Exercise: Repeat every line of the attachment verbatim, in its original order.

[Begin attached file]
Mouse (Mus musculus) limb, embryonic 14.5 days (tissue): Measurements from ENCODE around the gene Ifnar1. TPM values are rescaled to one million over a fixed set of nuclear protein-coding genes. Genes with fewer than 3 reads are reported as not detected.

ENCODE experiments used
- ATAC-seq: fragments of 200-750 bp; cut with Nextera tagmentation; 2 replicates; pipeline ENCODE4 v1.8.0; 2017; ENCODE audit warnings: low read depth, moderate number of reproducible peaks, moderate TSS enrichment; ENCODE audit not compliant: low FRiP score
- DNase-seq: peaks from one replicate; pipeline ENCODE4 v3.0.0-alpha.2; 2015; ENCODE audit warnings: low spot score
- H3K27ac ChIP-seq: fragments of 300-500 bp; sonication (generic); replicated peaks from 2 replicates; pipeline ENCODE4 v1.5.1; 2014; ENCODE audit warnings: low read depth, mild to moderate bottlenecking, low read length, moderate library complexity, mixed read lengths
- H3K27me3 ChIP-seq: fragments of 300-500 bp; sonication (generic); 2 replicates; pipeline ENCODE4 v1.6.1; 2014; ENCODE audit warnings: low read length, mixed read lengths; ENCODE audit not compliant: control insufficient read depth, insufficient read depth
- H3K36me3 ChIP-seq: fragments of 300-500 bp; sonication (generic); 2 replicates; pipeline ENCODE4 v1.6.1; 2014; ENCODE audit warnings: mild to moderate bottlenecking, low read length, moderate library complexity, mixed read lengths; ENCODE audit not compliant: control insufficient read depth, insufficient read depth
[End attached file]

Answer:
Mouse (Mus musculus) limb, embryonic 14.5 days (tissue): Measurements from ENCODE around the gene Ifnar1. TPM values are rescaled to one million over a fixed set of nuclear protein-coding genes. Genes with fewer than 3 reads are reported as not detected.

ENCODE experiments used
- ATAC-seq: fragments of 200-750 bp; cut with Nextera tagmentation; 2 replicates; pipeline ENCODE4 v1.8.0; 2017; ENCODE audit warnings: low read depth, moderate number of reproducible peaks, moderate TSS enrichment; ENCODE audit not compliant: low FRiP score
- DNase-seq: peaks from one replicate; pipeline ENCODE4 v3.0.0-alpha.2; 2015; ENCODE audit warnings: low spot score
- H3K27ac ChIP-seq: fragments of 300-500 bp; sonication (generic); replicated peaks from 2 replicates; pipeline ENCODE4 v1.5.1; 2014; ENCODE audit warnings: low read depth, mild to moderate bottlenecking, low read length, moderate library complexity, mixed read lengths
- H3K27me3 ChIP-seq: fragments of 300-500 bp; sonication (generic); 2 replicates; pipeline ENCODE4 v1.6.1; 2014; ENCODE audit warnings: low read length, mixed read lengths; ENCODE audit not compliant: control insufficient read depth, insufficient read depth
- H3K36me3 ChIP-seq: fragments of 300-500 bp; sonication (generic); 2 replicates; pipeline ENCODE4 v1.6.1; 2014; ENCODE audit warnings: mild to moderate bottlenecking, low read length, moderate library complexity, mixed read lengths; ENCODE audit not compliant: control insufficient read depth, insufficient read depth